For these reasons, designers of lift trucks have developed a number of different operator compartment configurations. Available configurations include both standing and seated configurations in which the operator faces either generally to one side or to the front/rear of the truck. Vehicles designed for a standing operator (stand-up vehicles), include both side stance configurations where the operator generally operates the truck when standing facing the left side of the truck and, fore/aft configurations in which the operator may either stand facing the load or away from the load. For each of these configurations, designers have further provided various methods to accommodate operator stability for travel in both the forks first and tractor first directions, and to provide each design with a reasonable degree of comfort for the operator, while ensuring the capability for vehicle productivity. Stand-up vehicle designs, for example, typically impart stability, in part, through hand operated vehicle controls that provide both stability and the means to control the operation of the vehicle. Operator stability when traveling is accomplished through a combination of a solid footing, pads and covers that embrace portions of the operators body, hands on the vehicle controls and an operator advanced knowledge of the commanded vehicle motions.
Typical prior art stand-up vehicles utilize the same control elements to command travel in either direction and for either stance orientation. That is, the truck operator manipulates the same steering device, travel control, and deadman foot control regardless of stance orientation. In the case of stand-up trucks configured in the fore/aft sense, although designed to be intuitive for bi-directional control, some operators nonetheless find the controls more convenient for forks first travel than for tractor first travel. Furthermore, these controls often do not provide maximum comfort for the widest possible range of operator sizes, as the operator must reach beside and slightly rearward of his or her centerline in order to control the vehicle travel speed when driving and facing in the tractor first direction.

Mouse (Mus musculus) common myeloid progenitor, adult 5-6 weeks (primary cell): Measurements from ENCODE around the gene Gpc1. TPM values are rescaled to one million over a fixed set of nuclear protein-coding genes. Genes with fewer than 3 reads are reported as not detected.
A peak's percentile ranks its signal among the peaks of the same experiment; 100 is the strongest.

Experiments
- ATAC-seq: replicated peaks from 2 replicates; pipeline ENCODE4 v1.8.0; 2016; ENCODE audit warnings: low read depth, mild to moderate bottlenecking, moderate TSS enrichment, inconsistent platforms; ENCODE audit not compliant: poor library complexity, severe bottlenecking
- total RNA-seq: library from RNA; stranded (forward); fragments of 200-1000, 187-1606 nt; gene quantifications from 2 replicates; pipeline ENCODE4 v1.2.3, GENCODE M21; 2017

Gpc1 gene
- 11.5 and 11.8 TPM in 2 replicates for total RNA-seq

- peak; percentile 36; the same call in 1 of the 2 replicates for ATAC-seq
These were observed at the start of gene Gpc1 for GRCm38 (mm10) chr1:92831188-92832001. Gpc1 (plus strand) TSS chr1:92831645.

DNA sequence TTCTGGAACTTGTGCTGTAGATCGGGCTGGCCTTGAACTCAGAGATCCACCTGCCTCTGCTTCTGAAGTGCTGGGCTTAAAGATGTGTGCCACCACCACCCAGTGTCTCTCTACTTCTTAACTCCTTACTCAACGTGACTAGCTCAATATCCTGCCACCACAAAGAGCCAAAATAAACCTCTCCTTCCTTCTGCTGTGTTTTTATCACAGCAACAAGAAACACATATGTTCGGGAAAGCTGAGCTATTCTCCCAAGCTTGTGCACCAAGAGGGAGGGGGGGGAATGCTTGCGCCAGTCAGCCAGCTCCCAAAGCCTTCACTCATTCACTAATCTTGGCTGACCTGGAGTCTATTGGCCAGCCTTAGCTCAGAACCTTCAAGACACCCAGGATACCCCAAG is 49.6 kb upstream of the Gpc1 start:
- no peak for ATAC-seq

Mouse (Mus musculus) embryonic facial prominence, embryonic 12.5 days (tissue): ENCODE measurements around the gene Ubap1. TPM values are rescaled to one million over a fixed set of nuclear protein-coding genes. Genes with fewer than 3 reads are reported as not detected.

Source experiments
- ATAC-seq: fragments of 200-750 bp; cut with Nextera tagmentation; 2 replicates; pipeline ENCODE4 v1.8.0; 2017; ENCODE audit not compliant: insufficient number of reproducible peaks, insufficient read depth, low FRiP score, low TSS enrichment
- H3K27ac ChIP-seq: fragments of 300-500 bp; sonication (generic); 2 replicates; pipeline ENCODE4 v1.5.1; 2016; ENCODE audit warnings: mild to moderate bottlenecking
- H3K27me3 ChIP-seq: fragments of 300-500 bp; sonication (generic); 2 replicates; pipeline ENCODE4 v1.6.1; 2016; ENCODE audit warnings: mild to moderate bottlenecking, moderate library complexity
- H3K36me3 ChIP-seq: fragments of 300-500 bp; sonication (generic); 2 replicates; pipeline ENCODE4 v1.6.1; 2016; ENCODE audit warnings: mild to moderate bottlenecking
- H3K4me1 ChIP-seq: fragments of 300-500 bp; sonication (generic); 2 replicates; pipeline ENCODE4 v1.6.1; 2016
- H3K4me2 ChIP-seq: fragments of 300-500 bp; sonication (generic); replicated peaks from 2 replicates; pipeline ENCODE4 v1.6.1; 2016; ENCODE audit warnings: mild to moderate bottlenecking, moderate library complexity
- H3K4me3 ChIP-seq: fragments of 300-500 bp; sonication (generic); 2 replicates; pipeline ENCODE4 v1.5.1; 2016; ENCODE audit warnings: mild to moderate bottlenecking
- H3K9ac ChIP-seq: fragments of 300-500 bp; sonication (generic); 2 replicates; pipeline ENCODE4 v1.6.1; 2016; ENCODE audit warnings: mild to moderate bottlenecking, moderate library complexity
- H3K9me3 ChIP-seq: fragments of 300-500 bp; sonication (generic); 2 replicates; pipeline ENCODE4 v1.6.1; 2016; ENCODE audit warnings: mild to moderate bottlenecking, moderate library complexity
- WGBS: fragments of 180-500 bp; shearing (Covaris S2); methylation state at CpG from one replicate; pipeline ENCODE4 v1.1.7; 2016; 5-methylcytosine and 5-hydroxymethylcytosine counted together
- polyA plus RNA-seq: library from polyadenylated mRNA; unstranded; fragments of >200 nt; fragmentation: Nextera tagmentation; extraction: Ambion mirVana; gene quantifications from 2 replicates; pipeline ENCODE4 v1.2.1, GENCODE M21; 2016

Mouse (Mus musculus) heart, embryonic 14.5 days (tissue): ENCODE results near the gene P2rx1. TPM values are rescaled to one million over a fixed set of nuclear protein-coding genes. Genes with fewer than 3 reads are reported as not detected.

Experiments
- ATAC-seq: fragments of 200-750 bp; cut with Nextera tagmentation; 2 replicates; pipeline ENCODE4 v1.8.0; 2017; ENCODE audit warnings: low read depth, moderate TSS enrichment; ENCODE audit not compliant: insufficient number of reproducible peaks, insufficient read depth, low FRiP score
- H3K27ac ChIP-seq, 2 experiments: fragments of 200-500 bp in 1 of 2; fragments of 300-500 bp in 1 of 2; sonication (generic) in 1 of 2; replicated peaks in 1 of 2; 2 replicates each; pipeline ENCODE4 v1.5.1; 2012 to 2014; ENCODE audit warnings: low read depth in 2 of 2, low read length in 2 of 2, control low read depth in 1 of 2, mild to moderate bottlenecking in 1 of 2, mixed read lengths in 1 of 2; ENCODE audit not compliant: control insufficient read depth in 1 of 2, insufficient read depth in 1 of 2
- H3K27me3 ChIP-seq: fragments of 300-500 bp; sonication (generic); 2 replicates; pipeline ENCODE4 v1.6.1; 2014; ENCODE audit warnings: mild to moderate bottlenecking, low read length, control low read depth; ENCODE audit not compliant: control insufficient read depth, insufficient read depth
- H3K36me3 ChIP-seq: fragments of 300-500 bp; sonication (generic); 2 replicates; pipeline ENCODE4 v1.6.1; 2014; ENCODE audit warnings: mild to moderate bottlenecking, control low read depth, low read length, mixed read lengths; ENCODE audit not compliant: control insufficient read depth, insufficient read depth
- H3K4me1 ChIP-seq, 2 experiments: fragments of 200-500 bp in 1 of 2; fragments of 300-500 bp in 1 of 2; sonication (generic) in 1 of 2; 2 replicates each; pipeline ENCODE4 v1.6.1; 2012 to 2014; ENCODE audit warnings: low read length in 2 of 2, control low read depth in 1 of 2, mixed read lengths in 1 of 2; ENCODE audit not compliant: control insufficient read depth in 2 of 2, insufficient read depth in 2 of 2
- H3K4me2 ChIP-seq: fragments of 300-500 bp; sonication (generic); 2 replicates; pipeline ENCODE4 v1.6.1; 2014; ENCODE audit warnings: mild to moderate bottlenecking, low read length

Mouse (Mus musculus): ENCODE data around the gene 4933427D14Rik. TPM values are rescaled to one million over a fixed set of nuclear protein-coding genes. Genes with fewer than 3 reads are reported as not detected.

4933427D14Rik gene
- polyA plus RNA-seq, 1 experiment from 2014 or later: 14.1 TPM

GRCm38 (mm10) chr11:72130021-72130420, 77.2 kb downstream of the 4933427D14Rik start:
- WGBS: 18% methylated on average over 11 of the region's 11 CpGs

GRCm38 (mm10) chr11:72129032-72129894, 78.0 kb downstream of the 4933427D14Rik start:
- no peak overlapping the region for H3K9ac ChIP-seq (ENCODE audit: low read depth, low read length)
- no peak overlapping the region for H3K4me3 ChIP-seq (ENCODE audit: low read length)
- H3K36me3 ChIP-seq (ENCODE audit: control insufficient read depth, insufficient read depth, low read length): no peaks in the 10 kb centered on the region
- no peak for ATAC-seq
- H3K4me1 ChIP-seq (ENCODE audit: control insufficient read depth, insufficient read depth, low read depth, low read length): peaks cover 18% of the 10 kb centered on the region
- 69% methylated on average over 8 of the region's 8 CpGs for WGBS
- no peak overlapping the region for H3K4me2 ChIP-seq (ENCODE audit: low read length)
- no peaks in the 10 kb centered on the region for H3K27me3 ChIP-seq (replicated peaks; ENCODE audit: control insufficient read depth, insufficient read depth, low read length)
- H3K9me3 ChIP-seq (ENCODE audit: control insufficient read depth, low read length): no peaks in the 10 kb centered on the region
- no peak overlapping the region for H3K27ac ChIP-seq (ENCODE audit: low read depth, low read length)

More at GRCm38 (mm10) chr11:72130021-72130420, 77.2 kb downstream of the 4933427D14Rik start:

In one aspect, the present invention provides a material handling vehicle including an operator compartment having two operator control handles, a deadman switch accessible by an operator using either control handle, and a traction system. The traction system is controlled by the control handles to drive the lift truck in a selected direction, wherein an operator can control the traction system while facing the selected direction and the deadman switch is selectively activatable to enable operation from both control handles.
In another aspect of the invention, an operator compartment for a material handling vehicle is provided. The operator compartment includes two control handles, a first control handle mounted for access by an operator facing a first direction, and an second control handle mounted for access by an operator facing a second direction. A deadman switch and a steering wheel are each positioned in the compartment to be accessible by an operator using either control handle.
These and other objects, advantages and aspects of the invention will become apparent from the following description. In the description, reference is made to the accompanying drawings which form a part hereof, and in which there is shown a preferred embodiment of the invention. Such embodiment does not necessarily represent the full scope of the invention and reference is made therefore, to the claims herein for interpreting the scope of the invention.
Referring now to the Figures, and more particularly to
The compartment 11 includes a first multi-function control handle 14 which is mounted to the enclosure 17 at the front of the operator compartment 11 proximate the forks 31, an aft control handle 13 positioned at the back of the compartment 11, and a floor switch 20 positioned on the floor 21 of the compartment 11 in a location selected to allow the operator to easily access the floor switch 20 when facing either the fore or aft direction. A steering wheel 16 is also provided in the compartment 11 and, like the floor switch, is positioned to allow control by the operator when facing either the fore or aft directions. The position of multi-function control handle 14 is selected to control the speed and direction of travel of the lift truck 10 when the operator is facing the forks 31, and the aft control handle 13 is positioned to control the motion of the lift truck 10 when the operator is facing in the aft-facing direction, as described more fully below.